People with bipolar disorder often struggle with weight gain, because it’s a side effect of so many medications used to treat depression and mania. Compounding the issue is the fact that the more you worry about weight and try to “shed the pounds” the harder it may be to lose weight. Meanwhile, all you accomplish is feeling bad about your body.

I recommend a different approach, one that focuses on health and happiness and banishes body shaming.

Dr. Candida Fink, MDDr. Candida Fink, MD is a board certified child and adolescent psychiatrist who specializes in several areas including mood and anxiety disorders and dual diagnoses of developmental disabilities and mental illness. She treats children, teens, and young adults with a range of concerns including ADHD, anxiety disorders, OCD, autism, pediatric mood disorders, and mental health issues in school settings. Dr. Fink has co-authored two books – The Ups and Downs of Raising a Bipolar Child (with Judith Lederman, Simon and Schuster, 2003) and Bipolar Disorder for Dummies (with Joe Kraynak, John Wiley & Sons, 2005, third edition 2015). She has been featured nationally and locally in broadcast, print, and online media coverage and is a frequent speaker on mental health topics for community and school-based audiences.

Editor: Nadeem Noor

This past weekend my young adult daughters (25 and 21) and I took a short vacation together. As women who live in the world, our conversations often touch on women’s health, weight stigma, and body shaming. We decided to experiment with a “contract” with each other to ban negative talk about our bodies, weight, and appearance. Over the first day or two we caught each other, gently, many times. By the end of three days, we were able to catch ourselves as the thoughts bubbled up and before we unthinkingly expressed them. “My face is so chubby in that picture, I look terrible” — noted and tossed from conversation. “I look so fat in these shorts” — jettisoned. “Hat hair makes me look disgusting” — handed a similar fate.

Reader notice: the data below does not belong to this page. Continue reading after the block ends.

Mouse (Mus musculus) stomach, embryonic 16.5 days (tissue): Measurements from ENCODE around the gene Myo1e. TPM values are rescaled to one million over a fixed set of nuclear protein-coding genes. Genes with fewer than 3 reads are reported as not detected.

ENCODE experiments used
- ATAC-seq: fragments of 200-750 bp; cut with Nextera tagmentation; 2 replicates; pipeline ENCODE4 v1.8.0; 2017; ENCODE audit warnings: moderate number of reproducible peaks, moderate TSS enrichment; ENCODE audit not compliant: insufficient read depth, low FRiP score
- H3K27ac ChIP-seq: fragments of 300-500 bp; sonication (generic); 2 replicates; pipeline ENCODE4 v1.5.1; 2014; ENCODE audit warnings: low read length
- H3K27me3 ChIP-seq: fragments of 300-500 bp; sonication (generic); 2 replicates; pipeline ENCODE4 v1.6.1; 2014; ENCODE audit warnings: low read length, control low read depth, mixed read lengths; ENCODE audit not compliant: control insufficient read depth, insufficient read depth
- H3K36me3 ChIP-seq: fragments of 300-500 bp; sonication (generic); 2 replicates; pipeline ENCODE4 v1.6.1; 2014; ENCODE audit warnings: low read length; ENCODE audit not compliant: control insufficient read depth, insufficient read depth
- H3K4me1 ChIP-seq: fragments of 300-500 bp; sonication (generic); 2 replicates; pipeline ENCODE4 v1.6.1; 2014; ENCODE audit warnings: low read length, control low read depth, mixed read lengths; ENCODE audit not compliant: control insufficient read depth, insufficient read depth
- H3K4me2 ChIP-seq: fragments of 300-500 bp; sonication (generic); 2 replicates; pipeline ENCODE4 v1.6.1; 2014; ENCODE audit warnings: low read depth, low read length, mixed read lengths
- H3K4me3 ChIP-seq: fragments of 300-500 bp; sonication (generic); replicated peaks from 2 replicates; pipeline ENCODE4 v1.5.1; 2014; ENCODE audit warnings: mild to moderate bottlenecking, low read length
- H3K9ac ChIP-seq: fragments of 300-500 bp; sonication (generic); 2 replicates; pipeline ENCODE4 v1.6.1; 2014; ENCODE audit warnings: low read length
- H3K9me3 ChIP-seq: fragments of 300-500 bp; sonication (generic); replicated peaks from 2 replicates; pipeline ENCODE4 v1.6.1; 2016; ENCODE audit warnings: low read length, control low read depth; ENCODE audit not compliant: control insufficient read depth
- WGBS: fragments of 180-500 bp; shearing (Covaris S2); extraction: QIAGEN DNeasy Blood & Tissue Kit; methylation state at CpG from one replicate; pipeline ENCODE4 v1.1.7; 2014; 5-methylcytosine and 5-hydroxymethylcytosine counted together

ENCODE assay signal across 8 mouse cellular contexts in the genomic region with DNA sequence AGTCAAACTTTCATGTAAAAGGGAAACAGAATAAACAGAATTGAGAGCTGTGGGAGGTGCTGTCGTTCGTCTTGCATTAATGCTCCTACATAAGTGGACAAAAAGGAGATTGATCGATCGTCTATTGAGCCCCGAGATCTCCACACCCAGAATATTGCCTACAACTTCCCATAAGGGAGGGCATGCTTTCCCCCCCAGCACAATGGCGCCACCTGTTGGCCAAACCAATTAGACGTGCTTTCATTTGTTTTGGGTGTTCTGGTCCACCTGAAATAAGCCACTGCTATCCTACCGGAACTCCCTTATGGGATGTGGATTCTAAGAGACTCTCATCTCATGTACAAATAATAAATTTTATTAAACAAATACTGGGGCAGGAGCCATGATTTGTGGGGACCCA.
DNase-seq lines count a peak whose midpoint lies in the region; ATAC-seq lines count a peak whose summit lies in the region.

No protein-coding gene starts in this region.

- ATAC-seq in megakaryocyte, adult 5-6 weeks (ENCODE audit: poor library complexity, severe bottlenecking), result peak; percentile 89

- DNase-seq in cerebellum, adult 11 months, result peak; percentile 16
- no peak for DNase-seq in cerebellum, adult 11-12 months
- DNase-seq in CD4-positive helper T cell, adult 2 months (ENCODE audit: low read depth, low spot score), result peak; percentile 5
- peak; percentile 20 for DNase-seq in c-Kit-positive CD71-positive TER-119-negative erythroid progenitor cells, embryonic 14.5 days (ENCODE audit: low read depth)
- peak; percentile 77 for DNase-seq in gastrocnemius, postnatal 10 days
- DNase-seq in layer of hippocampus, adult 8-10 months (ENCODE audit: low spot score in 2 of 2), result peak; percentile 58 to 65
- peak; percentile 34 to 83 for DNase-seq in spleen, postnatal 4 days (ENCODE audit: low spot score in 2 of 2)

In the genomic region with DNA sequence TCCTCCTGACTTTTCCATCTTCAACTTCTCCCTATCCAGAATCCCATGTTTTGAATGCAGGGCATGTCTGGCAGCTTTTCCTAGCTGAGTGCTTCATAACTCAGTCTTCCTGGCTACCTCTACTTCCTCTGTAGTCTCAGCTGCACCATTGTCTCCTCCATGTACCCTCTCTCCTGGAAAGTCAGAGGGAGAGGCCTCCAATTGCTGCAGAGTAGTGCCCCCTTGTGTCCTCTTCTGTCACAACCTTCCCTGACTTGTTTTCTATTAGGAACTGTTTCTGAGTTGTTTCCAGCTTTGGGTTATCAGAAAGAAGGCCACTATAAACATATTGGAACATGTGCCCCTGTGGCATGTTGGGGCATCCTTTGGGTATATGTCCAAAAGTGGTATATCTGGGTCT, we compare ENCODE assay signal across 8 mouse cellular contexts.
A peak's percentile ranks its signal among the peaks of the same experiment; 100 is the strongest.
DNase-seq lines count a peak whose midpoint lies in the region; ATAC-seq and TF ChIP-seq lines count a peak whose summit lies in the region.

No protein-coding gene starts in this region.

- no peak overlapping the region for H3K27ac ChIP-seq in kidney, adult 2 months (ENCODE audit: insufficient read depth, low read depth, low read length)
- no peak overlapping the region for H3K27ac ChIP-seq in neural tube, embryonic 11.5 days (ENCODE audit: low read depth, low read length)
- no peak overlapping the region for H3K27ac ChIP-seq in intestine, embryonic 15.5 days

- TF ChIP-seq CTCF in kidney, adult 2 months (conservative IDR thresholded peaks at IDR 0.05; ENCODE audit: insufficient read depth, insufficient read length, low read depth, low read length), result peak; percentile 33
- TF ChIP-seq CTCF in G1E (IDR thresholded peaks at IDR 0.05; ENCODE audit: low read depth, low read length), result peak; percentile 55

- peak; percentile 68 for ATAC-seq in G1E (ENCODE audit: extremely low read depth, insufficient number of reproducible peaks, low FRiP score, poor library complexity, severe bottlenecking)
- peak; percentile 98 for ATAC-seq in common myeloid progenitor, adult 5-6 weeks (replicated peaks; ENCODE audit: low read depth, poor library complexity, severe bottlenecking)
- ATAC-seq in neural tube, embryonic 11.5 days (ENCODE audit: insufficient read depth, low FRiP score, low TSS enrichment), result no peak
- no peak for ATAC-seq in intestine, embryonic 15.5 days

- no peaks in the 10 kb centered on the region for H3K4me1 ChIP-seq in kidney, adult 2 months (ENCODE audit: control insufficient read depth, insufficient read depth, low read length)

Our very small, thoroughly unscientific, but personally meaningful experiment succeeded; we became far more aware of how often we said negative things about ourselves and how differently it felt to remove them from our conversations. We all reported that the thoughts might still be in our heads, but not giving them language — not getting social reinforcement for saying them — definitely began to disrupt some of our automatic interactions around weight and appearance.

I was an early adopter of body acceptance and working to get healthy regardless of weight. I tried hard to use positive language, such as strength and health, about women’s bodies around my daughters even when they were young. I stopped dieting, which I had done for many years of my life, and focused on exercise and choosing food based on nutrition, taste, and a positive food experience. But this was very much a work in progress, and I failed many times. Of course, I could never protect them from the ubiquitous social messages — from media, from friends, from friends’ mothers — that body size and appearance were the most important characteristics of a girl and that losing weight and staying “thin” were supposed to be the focus of their lives, regardless of other accomplishments.

Our experiment on vacation revealed that shaming and critical thoughts about our bodies and appearances remain part of our internal infrastructure. It also cleared small steps on a corrective path. Sadly, accepting our bodies is a revolutionary act for women — but I have hope that it will not always be that way.

For our next vacation we have decided to ban unnecessary apologizing. I will keep you posted on how that goes.

Courtesy: PsychCentral

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